Heading into Ohio’s 2009-2010 bow season, my two main hunting/filming partners (my wife Danielle and good friend James “Jimmy” Fouts) and I had high expectations. The previous fall, October 30, 2009 to be exact, Danielle and I were blessed with a beautiful baby girl, Aleah Nicole. While I wouldn’t change a thing about that whole experience, the timing obviously affected the amount of time we spent in the woods last year, particularly the last week of October and much of November; prime time in the Midwest!
We had a great start to the season. Jimmy took a doe on opening morning of bow season with his Hoyt AlphaMax, his first deer with a compound bow. The next evening, Danielle had an encounter with a beautiful Pope and Young 9-point.
Skip ahead to November 18, 2009. We had some encounters with a few decent bucks and were getting a few daytime pics, but overall, the action had been disappointingly slow, especially for the rut. Easterly winds for 10 straight days as a result of Hurricane Ida hadn’t helped matters. It was now the last hour of the last day of my 2-½ week vacation. I was the hunter and Jimmy was behind the camera. As I sat there I contemplated how our season had gone so far. I glanced up just as a heavy-beamed 140 class 8-point sauntered into the plot. As if on a string, he marched right over to us and began feeding, BROADSIDE, at 35 yards. I wrestled with the decision to shoot him and ultimately decided to pass.
As we reviewed the footage later that night, I realized I had underestimated his age, and while not necessarily a high-scoring buck, he was mature for our area at 4-½ years old. I felt horrible; Jimmy and I had spent countless hours in the stand together and with my vacation done and the rut all but over, I knew I may have just blown our last chance. I felt as though I had not only let Jimmy and Danielle down, but Archer’s Choice as well. I realize there is so much more to all of this than killing a good buck on film, but we really wanted to contribute to the overall goals of the Archer’s Choice team. And while I cringe at the term “good video buck”, believing it shows disrespect for these great animals we hunt, this was a great buck that met our management criteria as well.
For the next few weeks, aside from Danielle having close calls with a couple different bucks, things were pretty slow. But on December 28, we received 5” of snow. Over the next couple weeks, the temps stayed COLD and the snow piled up. With what few food sources were left now under more than a foot of snow, the deer were piling into two secluded Hunter’s Specialties Vita Rack food plots we had placed near heavy cover. Back in August, with a “contingency” plan geared for the late season, we had planted additional turnip seed and used extra fertilizer within bow range of a tree stand set in one plot and a ground blind set in the other plot. With high winds, heavy snow, and the temps some days in early January in the teens for highs, our Ameristep Dominator ground blind was the only thing that made the hunting bearable. We were seeing two decent 8-points almost every time we were out, plus getting pics of a decent 10-point I guessed would score around 135”. In the back of my mind, I had hopes the heavy-beamed 8-point I had passed back in November would show.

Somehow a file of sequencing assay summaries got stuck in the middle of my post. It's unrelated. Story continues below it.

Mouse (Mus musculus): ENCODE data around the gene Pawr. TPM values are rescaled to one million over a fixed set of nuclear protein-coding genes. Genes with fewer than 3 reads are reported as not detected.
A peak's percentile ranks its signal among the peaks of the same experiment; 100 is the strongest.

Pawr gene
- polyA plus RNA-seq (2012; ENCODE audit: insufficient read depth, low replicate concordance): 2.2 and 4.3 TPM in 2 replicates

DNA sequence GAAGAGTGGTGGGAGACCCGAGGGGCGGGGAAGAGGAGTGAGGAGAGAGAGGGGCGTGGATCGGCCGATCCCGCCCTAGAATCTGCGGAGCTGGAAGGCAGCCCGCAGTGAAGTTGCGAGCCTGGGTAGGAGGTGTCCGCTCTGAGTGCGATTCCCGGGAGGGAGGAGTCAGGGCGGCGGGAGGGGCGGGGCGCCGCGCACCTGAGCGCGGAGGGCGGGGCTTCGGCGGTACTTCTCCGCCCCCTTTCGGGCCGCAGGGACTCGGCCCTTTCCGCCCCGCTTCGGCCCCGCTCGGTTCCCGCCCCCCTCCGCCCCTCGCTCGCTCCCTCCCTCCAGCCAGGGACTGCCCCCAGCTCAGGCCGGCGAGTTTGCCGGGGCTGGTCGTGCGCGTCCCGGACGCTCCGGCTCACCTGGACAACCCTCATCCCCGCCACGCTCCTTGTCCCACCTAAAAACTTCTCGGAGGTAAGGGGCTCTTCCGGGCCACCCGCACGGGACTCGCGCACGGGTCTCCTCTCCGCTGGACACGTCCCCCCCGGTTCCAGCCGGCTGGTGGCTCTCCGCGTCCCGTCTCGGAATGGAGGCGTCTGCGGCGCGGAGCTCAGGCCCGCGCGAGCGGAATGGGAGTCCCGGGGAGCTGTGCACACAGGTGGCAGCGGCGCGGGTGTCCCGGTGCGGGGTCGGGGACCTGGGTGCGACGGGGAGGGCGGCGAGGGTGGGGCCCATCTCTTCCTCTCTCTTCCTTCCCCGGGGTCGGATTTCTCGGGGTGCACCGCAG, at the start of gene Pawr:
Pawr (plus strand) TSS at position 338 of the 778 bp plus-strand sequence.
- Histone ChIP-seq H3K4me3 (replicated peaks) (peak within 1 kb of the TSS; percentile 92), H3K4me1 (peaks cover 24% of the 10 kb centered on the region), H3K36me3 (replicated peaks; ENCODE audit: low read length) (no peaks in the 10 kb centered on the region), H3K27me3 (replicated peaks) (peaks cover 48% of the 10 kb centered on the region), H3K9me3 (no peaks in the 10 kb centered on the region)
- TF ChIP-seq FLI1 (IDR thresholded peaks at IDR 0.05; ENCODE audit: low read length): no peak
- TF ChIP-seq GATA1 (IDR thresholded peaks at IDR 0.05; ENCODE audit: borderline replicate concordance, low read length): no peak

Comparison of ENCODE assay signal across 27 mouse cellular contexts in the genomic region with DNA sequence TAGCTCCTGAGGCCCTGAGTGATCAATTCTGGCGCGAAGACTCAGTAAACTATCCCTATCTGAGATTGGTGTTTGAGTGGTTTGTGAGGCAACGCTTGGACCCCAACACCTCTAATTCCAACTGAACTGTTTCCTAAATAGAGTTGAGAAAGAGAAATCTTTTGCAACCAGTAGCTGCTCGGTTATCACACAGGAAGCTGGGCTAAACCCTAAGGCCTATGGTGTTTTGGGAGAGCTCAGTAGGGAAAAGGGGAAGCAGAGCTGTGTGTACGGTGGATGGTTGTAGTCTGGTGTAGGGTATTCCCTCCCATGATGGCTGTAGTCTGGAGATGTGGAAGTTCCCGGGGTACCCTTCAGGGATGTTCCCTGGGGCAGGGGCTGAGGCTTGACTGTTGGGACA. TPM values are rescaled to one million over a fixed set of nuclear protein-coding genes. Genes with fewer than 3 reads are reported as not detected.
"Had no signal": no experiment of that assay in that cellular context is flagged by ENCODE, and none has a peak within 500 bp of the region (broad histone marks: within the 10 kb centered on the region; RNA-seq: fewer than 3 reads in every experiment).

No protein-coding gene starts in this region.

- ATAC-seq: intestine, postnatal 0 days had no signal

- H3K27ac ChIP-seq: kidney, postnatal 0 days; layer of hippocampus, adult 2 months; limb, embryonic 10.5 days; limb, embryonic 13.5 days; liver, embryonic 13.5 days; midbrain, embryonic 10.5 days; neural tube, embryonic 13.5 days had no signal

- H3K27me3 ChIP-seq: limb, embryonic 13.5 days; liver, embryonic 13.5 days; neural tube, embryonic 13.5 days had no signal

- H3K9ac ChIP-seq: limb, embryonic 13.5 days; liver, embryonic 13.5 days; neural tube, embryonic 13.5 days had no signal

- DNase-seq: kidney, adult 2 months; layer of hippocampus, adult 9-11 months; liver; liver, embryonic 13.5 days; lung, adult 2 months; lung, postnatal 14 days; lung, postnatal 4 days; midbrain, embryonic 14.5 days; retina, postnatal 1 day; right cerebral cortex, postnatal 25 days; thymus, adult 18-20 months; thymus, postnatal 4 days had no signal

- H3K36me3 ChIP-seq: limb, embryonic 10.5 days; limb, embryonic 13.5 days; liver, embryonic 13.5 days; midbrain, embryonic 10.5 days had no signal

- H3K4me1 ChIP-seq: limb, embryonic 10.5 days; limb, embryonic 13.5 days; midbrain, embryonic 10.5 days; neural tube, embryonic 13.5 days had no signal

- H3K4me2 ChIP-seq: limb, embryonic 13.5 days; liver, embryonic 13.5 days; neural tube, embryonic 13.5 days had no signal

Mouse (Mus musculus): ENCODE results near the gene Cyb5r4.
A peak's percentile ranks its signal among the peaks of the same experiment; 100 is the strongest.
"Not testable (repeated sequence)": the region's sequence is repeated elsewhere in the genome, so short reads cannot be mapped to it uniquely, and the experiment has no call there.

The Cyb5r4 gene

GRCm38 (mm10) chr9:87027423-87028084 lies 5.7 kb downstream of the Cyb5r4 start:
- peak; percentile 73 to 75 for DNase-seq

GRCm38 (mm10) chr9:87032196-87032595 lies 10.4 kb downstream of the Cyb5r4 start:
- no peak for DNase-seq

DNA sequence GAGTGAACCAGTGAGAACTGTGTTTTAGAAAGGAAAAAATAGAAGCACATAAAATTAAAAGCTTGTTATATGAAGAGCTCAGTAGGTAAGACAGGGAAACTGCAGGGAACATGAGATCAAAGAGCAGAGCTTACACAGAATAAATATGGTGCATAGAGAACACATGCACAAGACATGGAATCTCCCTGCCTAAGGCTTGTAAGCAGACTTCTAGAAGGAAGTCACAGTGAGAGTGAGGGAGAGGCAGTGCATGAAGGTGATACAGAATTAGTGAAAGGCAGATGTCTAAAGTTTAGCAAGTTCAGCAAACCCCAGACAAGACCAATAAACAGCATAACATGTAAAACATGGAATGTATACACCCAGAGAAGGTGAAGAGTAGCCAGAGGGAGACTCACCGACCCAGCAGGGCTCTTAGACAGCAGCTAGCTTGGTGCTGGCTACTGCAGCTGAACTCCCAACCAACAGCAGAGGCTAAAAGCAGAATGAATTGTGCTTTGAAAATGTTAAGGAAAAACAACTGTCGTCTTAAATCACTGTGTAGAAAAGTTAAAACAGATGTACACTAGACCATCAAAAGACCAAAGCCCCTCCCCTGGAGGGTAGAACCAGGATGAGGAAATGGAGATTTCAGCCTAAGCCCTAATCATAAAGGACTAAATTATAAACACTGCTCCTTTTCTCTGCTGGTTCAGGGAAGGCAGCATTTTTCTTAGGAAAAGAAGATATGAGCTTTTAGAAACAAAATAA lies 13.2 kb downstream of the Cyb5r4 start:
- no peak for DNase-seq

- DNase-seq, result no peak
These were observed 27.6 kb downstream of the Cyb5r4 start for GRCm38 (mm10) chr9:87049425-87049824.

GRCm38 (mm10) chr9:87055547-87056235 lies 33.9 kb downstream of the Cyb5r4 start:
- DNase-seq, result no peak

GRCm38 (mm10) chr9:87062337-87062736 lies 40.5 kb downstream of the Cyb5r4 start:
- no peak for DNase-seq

January 11 was the 3rd day of muzzleloader season. It was another cold day, but I decided to sneak out for a quick hunt after work and headed for the blind. Immediately upon settling in, a few fawns and the 2 familiar 8-points walked into the plot and began to feed on the pieces of turnips scattered everywhere. I sat there thinking to myself how amazing it was that with all the different deer now concentrating on this food source, there were still no big bucks around. And then, as if on cue, he appeared. At first glance I thought it was the 135” 10-point we had pics of, but I quickly realized this was a much bigger deer.
He walked right into the middle of the deer that were already feeding and stopped at what I guessed to be about 25-yards. We had placed sticks to mark various yardages in the plot but apparently deer had knocked them over. Ultimately, he presented a perfect quartering away shot. Just as I was settling my pin on his vitals, a button buck that had been slightly spooked by one of the 8-points cut right in front of the big buck. I literally was beginning to pull through the trigger on the release. I re-anchored, settled the pin again, and took the shot. As soon as he was hit, he leapt forward 2 bounds and the blind walls blocked the camera’s view of him. I thought the hit was a little far back so I decided to play it safe and back out. Back at home, we reviewed the footage a number of times and decided to go back and look for him in the morning. It was a sleepless night, to say the least.
The next morning, with butterflies in my stomach, we took up the trail. Fortunately, the shot had been better than I thought and he hadn’t gone far at all. He was a beautiful, mature 11-point we had seen and filmed over a year earlier during November in a nearby field. As I sat there admiring him with mixed emotions, I had only two regrets; that Danielle hadn’t been behind the Hoyt instead of me that night, and Jimmy hadn’t been there to share it with me.
I would like to thank Ralph and Vicki and Archer’s Choice Media for letting me share this story with you and Danielle and Jimmy for helping make this a very rewarding season—can’t wait ‘til next year guys!!! Remember, keep your eye on the prize and always shoot straight from the heart.